DIY Ghost Stories Part 2: Picnic Point Beach, Mukilteo, WA

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Water/Waves/Ocean view on Picnic Point Beach in Mukilteo, WA. Photo by Cecilia Kennedy

The dark, salty waves of Picnic Point Beach in Mukilteo, Washington form the perfect backdrop for tales of shipwrecks and souls lost at sea. I’d like to know about those stories. I’m pretty sure I could spend a lot of money in local gift shops on historically accurate accounts and haunted tours, but I’d rather save my money for more practical things like this inflatable scary tree/ghost they’re selling on Amazon.com. Nate just stepped in dog poo while trying to mow the lawn, so the scary tree would be an investment towards protecting the lawn Nate and adding value, yet whimsy to the home. Once we have the tree, we could gather around it and tell ghost stories, so I’d better get busy making up stories. DIY ghost stories are easy and fun to do. Just call on your imagination and any seriously questionable psychic abilities/hunches you may have. If you can’t think of character names, just use the names of the people in your family and brace yourself for the consequences. That’s what I’ve done here. Enjoy!

Orcas of Doom

Autumn leaves, overcast skies, and the smoky smell of fire pits fill the air as a family arrives at Picnic Point Beach in Mukilteo. The mother, father, and teenage son set up a grill and they are cooking salmon. They’ve also brought along kayaks, which they will bravely use for the first time on the Puget Sound.

Cecilia: Why are we doing this again?

Nate: Because you want to see an orca. You’ve always wanted to see an orca. It’s all I hear about, so we’re getting into kayaks and hoping a pod just swims right up and splashes about.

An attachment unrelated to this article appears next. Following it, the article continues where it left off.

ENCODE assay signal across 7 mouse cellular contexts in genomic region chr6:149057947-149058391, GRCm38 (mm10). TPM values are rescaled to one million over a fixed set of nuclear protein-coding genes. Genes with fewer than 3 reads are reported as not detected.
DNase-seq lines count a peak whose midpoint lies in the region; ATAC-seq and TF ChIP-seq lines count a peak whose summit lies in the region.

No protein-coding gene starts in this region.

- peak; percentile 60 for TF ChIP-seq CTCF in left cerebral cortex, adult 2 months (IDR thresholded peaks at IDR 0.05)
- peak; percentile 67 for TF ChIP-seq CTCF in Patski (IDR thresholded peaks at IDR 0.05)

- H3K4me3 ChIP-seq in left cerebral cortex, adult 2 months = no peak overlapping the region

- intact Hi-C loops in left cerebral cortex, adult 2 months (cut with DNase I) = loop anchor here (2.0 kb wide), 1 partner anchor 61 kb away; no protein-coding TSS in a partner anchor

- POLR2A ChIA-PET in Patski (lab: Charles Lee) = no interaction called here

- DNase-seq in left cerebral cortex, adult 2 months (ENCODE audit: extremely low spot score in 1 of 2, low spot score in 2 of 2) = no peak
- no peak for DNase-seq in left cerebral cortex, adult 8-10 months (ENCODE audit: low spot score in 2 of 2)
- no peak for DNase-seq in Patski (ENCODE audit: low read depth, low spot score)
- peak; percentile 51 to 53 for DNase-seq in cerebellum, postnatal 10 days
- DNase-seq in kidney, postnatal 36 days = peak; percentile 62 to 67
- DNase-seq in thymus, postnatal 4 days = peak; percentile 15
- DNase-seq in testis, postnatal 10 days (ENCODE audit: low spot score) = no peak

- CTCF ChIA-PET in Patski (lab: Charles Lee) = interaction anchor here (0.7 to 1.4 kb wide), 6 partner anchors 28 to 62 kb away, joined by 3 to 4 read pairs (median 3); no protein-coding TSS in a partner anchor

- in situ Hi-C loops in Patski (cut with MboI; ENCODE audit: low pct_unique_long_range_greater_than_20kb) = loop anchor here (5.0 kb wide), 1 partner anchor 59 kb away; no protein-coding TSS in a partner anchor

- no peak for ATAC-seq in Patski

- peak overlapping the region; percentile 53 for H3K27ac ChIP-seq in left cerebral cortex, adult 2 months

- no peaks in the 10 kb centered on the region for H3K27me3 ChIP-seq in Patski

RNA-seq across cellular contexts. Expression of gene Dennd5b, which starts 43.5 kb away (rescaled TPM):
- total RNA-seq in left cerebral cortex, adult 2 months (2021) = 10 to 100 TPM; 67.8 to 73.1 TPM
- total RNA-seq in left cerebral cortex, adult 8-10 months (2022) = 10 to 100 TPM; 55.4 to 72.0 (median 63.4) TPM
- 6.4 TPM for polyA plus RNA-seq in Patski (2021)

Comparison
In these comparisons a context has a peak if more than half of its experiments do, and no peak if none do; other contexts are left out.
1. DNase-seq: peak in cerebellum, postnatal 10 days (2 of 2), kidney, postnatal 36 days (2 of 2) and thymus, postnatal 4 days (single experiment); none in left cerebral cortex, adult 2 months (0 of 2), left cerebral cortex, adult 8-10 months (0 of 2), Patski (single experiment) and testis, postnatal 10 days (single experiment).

Cecilia: Well, yes, but I’m pretty sure I’ll freak out once I see how big an orca is.

Alex: And that’s why I brought my camera.

 Nate: We probably won’t see any orcas. We’ll just have a relaxing time on the water and we’ll learn a new skill. In the meantime, let’s eat.

Alex: This salmon is delicious! I can taste the lemon and olive oil. It’s rich and tasty. Can I have five of them? I’ve been swimming and lifting weights and, before we left, I only had a bowl of beef jerky, pancakes, two energy bars, a protein smoothie, three bananas, and two Hot Pockets. I’m starving.

Cecilia: Don’t worry—there’s plenty. Eat up. The salmon is delicious.

Nate: I think this is the best salmon we’ve ever tasted.

(The family continues to eat and talk about the delicious salmon, unaware that a pod of orcas is watching them stealthily from far away)

Orca 1: Look at them—eating that salmon. They take all of our food and we’re starving.

Orca 2: Ugh! It smells awful too. Why do they have to cook it? Heathens—uneducated heathens—all of them.

Orca 3: Okay, let’s get it together. I got dibs on the mom. She’s scared as hell; I can sense it from here. I also get the impression, just by watching her, that she gets confused easily, especially in a kayak, so you know, it’s been a tough week—I need a laugh or two—it should be fun.

Orca 1: I’ll take the tall one—the dad—I like a challenge.